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Care & carers

funding for care

(12 Posts)
MrsJamJam Fri 28-Sep-18 18:35:15

My mother (91 and with PD) has now decided that she wants to move to residential care which I am sure is a good decision. My siblings, with financial advice, and I believe that with the sale of her home and her pension she can fund this for about 7 years. While she not likely to outlive her money, if she does has anyone had experience of then getting the state to pick up the shortfall between her income and the care home cost?

Just like to have some ideas in mind if we have to cross this bridge in the future - I like to have a plan for all eventualities. I know there is lots of experience here on GN.

kittylester Fri 28-Sep-18 20:02:32

Have you established whether she will be entitled to any input from the NHS?

Do you gave social service involvement?

I suggest you look at the Ageuk website. They gave loads of useful jnfo. I imagine that the Parkinsons website will too. Someone will be along with more specific advice.

JudyJudy12 Fri 28-Sep-18 20:24:41

When personal funds get down to £23000 it will be funded by social services. I do not know what PD means but the residential care has to be appropriate, nursing home for medical care and EMI unit if she has dementia residential if she is generally well. To be funded from the start she would have to go into care from hospital.

callgirl1 Sun 28-Oct-18 01:14:27

My eldest daughter, who is severely disabled by rheumatoid arthritis, lives with me, but as I`m now 75, and not very fit or agile, things are becoming difficult. Another daughter recently looked into getting some care arranged for my daughter, in order to make things a little easier for me. We were under the impression that the £23,000 threshold applied to the one needing the care, and as my daughter only has a small amount of money, we thought we`d qualify, but have discovered that my money is also counted, so between us we have just over the £23,000, so it looks as if my daughter will be left penniless and me much poorer if we do go for care, and we have cost of living expenses to take into account as well.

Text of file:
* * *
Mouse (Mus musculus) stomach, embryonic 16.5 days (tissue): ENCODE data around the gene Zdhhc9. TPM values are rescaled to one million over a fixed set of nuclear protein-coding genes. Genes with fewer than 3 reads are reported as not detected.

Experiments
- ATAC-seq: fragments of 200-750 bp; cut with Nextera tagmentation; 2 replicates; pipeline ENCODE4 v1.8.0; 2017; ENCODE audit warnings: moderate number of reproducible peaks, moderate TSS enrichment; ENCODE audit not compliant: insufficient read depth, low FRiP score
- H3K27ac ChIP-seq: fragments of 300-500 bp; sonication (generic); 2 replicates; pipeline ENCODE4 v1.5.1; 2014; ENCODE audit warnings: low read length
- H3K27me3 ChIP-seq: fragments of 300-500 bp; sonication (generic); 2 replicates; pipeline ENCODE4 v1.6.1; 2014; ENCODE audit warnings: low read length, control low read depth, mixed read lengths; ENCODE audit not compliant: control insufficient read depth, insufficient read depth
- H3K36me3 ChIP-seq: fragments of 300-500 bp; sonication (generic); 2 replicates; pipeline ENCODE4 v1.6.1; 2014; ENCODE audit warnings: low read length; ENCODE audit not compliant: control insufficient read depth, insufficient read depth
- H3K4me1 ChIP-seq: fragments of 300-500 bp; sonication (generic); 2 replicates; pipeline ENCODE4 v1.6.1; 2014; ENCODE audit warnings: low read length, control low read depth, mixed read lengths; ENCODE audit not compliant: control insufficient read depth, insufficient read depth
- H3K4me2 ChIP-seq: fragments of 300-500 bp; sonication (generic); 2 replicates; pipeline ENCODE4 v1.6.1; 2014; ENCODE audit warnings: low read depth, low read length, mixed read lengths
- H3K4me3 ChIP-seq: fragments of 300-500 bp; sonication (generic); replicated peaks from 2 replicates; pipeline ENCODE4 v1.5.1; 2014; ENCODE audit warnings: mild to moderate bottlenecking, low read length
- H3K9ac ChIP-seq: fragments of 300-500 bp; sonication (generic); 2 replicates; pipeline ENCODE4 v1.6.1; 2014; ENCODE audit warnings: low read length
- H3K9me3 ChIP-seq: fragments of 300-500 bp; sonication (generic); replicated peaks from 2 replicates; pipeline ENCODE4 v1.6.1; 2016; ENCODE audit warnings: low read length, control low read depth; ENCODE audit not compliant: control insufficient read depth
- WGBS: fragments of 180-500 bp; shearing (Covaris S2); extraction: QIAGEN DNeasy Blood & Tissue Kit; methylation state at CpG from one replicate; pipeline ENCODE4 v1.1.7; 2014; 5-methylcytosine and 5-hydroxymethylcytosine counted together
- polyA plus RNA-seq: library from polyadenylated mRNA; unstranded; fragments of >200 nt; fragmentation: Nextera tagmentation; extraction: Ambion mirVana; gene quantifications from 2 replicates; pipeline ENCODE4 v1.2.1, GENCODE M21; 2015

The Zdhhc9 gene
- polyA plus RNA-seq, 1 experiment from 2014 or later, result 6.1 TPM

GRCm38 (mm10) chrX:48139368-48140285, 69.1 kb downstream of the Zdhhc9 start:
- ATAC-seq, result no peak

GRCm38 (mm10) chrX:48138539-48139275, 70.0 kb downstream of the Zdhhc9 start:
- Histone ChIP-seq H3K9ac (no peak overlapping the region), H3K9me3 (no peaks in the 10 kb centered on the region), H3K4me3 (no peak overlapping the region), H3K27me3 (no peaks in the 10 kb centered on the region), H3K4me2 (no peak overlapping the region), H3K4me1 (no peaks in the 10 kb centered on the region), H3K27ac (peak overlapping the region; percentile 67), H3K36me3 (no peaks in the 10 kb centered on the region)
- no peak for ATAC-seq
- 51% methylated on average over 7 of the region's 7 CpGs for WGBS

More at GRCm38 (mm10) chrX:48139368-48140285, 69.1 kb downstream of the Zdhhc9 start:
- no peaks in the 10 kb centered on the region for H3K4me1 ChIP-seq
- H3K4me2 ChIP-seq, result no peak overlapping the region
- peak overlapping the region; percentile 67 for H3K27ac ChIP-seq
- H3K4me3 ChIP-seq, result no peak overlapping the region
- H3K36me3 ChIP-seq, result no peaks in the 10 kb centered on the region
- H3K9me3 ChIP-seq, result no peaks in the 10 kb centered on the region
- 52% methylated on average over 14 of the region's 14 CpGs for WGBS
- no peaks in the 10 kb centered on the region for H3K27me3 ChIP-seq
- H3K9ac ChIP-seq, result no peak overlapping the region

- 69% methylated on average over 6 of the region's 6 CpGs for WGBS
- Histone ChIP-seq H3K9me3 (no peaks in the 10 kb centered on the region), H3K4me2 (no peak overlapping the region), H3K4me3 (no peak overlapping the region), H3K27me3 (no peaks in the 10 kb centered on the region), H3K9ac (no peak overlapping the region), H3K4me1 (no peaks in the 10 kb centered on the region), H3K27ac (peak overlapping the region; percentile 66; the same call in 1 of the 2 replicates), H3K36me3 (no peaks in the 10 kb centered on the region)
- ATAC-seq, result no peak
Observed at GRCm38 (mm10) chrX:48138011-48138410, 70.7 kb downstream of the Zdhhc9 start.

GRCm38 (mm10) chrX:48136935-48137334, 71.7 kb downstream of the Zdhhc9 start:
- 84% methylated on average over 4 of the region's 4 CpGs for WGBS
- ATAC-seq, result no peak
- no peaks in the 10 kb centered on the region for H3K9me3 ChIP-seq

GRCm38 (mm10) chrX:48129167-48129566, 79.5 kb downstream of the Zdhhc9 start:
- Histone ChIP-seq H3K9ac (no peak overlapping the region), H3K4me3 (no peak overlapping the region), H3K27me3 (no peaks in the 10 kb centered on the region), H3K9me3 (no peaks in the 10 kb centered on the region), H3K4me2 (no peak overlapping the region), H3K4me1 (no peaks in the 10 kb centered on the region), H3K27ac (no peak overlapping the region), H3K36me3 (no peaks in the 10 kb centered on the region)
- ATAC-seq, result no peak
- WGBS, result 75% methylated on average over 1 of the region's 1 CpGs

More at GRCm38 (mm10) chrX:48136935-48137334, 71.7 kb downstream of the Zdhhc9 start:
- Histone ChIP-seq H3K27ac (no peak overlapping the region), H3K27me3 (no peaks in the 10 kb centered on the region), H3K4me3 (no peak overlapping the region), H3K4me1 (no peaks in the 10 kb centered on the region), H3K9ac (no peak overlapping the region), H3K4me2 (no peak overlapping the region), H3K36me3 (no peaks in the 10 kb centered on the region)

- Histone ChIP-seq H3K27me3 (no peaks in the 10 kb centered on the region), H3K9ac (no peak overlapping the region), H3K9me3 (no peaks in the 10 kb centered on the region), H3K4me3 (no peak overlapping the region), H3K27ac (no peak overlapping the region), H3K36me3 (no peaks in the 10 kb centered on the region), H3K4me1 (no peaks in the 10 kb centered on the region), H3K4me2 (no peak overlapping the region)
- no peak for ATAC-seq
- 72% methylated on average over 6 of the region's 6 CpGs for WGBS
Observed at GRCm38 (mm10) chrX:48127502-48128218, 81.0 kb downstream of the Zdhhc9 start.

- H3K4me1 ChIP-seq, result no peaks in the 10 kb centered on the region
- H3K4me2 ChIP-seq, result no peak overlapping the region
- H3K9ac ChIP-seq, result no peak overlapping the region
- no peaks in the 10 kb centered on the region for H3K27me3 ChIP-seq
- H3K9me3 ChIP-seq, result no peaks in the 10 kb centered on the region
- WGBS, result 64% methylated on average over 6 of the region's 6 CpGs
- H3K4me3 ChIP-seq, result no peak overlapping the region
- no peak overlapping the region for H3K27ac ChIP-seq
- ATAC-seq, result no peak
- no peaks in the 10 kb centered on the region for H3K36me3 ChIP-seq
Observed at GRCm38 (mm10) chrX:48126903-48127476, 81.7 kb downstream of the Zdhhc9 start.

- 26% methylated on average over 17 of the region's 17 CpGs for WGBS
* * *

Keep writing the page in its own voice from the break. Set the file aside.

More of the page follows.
kittylester Sun 28-Oct-18 07:09:15

Have you checked the exact position with CAB, callgirl. That doesn't seem right to me. If you were a married couple it would be based on the person needing the care. That would surely be the case as far as you and your daughter are concerned.

The £23,000 limit is not where the local authority steps in. As I understand it, that is the point where a financial assessment is made.

callgirl, are you classed as your daughter's carer. Have you had a Carer's assessment and a benefits check for both of you?

M0nica Sun 28-Oct-18 08:40:03

Callgirl they cannot take into account the value of your house if you are living in it and can only take into account savings your daughter has in her name or in a joint account with her name on.

Here is a reference to the Age UK Fact sheets. Several refer funding

Better still, go into your loal Age UK and discuss your position with them.

annsixty Sun 28-Oct-18 08:50:50

Does this still apply when the person is not of pension age ?
Is just being on benefit the criteria?

kittylester Sun 28-Oct-18 08:55:16

Don't go to Ageuk. Try ringing them. There are not necessarily advisers available all the time or at all venues. Ring and ask to talk to someone. Or, make an appointment with CAB - round here they will do phone appointments as well as physical ones.

And get a benefits check for both of you.

annsixty Sun 28-Oct-18 09:07:26

I spoke to Age UK by phone on the national number.
They were very, very helpful and will send all the appropriate leaflets out to you.

callgirl1 Sun 28-Oct-18 18:44:17

It was Age UK that Rena spoke to. I`m not officially classed as a carer, don`t get a carers allowance, but I keep saying to the family, I`m not really a carer because I can`t do that much anymore, I think I need a carer as well! It`s like the blind leading the flipping blind here, lol!

kittylester Sun 28-Oct-18 19:56:04

If you are retired you are better off not having Carer's allowance but it is worth registering as a carer as you are entitled to somethings as a carer. Please actually talk to Ageuk!

annsixty Sun 28-Oct-18 20:29:51

I don't think that over 65 ,if drawing a pension you can have carers allowance.
Do you have AA for your D?
It is a minefield, I pay for morning shower calls at a reduced rate because I came to them through Social services.
I was urged by the SW to fill in an Assessment form, I didn't do it for about 5 months when I needed more help.
I sent the forms off on July 24th.
I never heard anything or got an acknowledgement so I told a duty SW when I was enquiring about another matter and he said he would pursue it.
That afternoon I had a phone call from the Finance dept to say it had been allocated an officer to deal with it that day!!!
Lost ,forgotten, whatever, it would take a week to be dealt with.
That was September 20th.
No further news, I have told the new SW all this and asked her to sort it.
Nothing so far.
I want to bang my head against a wall.
If I cannot get any reduction in what I pay, I just want to be told.
The situation is compounded by my needing full time care for my H and I want the financial side clarifying before that time comes.